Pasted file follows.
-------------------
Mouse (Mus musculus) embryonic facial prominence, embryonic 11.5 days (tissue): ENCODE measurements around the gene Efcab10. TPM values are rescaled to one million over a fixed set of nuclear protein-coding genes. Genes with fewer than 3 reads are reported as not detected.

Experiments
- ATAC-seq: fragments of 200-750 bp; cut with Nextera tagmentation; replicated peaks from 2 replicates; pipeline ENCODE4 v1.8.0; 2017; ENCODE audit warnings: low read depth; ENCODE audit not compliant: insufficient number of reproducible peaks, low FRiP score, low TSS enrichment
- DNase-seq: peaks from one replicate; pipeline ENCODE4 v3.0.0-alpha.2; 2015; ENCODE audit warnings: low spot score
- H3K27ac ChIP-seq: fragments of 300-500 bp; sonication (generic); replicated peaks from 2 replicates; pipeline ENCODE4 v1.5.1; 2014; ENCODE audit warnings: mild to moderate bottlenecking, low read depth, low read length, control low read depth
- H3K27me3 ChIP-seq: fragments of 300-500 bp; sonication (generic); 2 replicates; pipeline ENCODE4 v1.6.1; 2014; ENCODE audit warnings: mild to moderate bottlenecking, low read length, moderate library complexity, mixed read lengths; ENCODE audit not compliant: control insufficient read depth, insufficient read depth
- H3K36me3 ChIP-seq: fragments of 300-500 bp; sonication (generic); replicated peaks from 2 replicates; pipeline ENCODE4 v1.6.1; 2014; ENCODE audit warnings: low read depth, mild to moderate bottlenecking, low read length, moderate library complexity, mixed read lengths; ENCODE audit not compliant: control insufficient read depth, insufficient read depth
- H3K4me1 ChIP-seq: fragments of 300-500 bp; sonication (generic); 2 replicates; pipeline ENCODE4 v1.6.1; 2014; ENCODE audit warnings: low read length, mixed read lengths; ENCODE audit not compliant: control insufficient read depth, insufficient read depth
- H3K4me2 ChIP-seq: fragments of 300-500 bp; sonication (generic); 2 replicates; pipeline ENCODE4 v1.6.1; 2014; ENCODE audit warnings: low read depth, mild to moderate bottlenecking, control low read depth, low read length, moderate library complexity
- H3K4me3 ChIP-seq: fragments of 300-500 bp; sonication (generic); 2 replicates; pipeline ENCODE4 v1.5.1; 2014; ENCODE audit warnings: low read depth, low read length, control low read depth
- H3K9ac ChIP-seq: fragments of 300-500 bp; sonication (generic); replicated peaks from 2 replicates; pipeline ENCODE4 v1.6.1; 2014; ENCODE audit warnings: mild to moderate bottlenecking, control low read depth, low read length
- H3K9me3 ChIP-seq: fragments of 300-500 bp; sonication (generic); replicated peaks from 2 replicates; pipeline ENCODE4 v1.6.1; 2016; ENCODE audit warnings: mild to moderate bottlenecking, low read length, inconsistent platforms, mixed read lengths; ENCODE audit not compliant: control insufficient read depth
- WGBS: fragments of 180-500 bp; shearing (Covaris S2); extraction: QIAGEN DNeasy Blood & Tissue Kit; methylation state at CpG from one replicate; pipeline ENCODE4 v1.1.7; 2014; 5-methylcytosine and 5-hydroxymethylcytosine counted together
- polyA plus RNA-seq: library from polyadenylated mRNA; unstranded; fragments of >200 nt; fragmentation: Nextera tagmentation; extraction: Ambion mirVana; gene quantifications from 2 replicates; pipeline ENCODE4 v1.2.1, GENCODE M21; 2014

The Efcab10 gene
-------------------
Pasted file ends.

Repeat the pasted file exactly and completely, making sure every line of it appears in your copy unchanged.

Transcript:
Mouse (Mus musculus) embryonic facial prominence, embryonic 11.5 days (tissue): ENCODE measurements around the gene Efcab10. TPM values are rescaled to one million over a fixed set of nuclear protein-coding genes. Genes with fewer than 3 reads are reported as not detected.

Experiments
- ATAC-seq: fragments of 200-750 bp; cut with Nextera tagmentation; replicated peaks from 2 replicates; pipeline ENCODE4 v1.8.0; 2017; ENCODE audit warnings: low read depth; ENCODE audit not compliant: insufficient number of reproducible peaks, low FRiP score, low TSS enrichment
- DNase-seq: peaks from one replicate; pipeline ENCODE4 v3.0.0-alpha.2; 2015; ENCODE audit warnings: low spot score
- H3K27ac ChIP-seq: fragments of 300-500 bp; sonication (generic); replicated peaks from 2 replicates; pipeline ENCODE4 v1.5.1; 2014; ENCODE audit warnings: mild to moderate bottlenecking, low read depth, low read length, control low read depth
- H3K27me3 ChIP-seq: fragments of 300-500 bp; sonication (generic); 2 replicates; pipeline ENCODE4 v1.6.1; 2014; ENCODE audit warnings: mild to moderate bottlenecking, low read length, moderate library complexity, mixed read lengths; ENCODE audit not compliant: control insufficient read depth, insufficient read depth
- H3K36me3 ChIP-seq: fragments of 300-500 bp; sonication (generic); replicated peaks from 2 replicates; pipeline ENCODE4 v1.6.1; 2014; ENCODE audit warnings: low read depth, mild to moderate bottlenecking, low read length, moderate library complexity, mixed read lengths; ENCODE audit not compliant: control insufficient read depth, insufficient read depth
- H3K4me1 ChIP-seq: fragments of 300-500 bp; sonication (generic); 2 replicates; pipeline ENCODE4 v1.6.1; 2014; ENCODE audit warnings: low read length, mixed read lengths; ENCODE audit not compliant: control insufficient read depth, insufficient read depth
- H3K4me2 ChIP-seq: fragments of 300-500 bp; sonication (generic); 2 replicates; pipeline ENCODE4 v1.6.1; 2014; ENCODE audit warnings: low read depth, mild to moderate bottlenecking, control low read depth, low read length, moderate library complexity
- H3K4me3 ChIP-seq: fragments of 300-500 bp; sonication (generic); 2 replicates; pipeline ENCODE4 v1.5.1; 2014; ENCODE audit warnings: low read depth, low read length, control low read depth
- H3K9ac ChIP-seq: fragments of 300-500 bp; sonication (generic); replicated peaks from 2 replicates; pipeline ENCODE4 v1.6.1; 2014; ENCODE audit warnings: mild to moderate bottlenecking, control low read depth, low read length
- H3K9me3 ChIP-seq: fragments of 300-500 bp; sonication (generic); replicated peaks from 2 replicates; pipeline ENCODE4 v1.6.1; 2016; ENCODE audit warnings: mild to moderate bottlenecking, low read length, inconsistent platforms, mixed read lengths; ENCODE audit not compliant: control insufficient read depth
- WGBS: fragments of 180-500 bp; shearing (Covaris S2); extraction: QIAGEN DNeasy Blood & Tissue Kit; methylation state at CpG from one replicate; pipeline ENCODE4 v1.1.7; 2014; 5-methylcytosine and 5-hydroxymethylcytosine counted together
- polyA plus RNA-seq: library from polyadenylated mRNA; unstranded; fragments of >200 nt; fragmentation: Nextera tagmentation; extraction: Ambion mirVana; gene quantifications from 2 replicates; pipeline ENCODE4 v1.2.1, GENCODE M21; 2014

The Efcab10 gene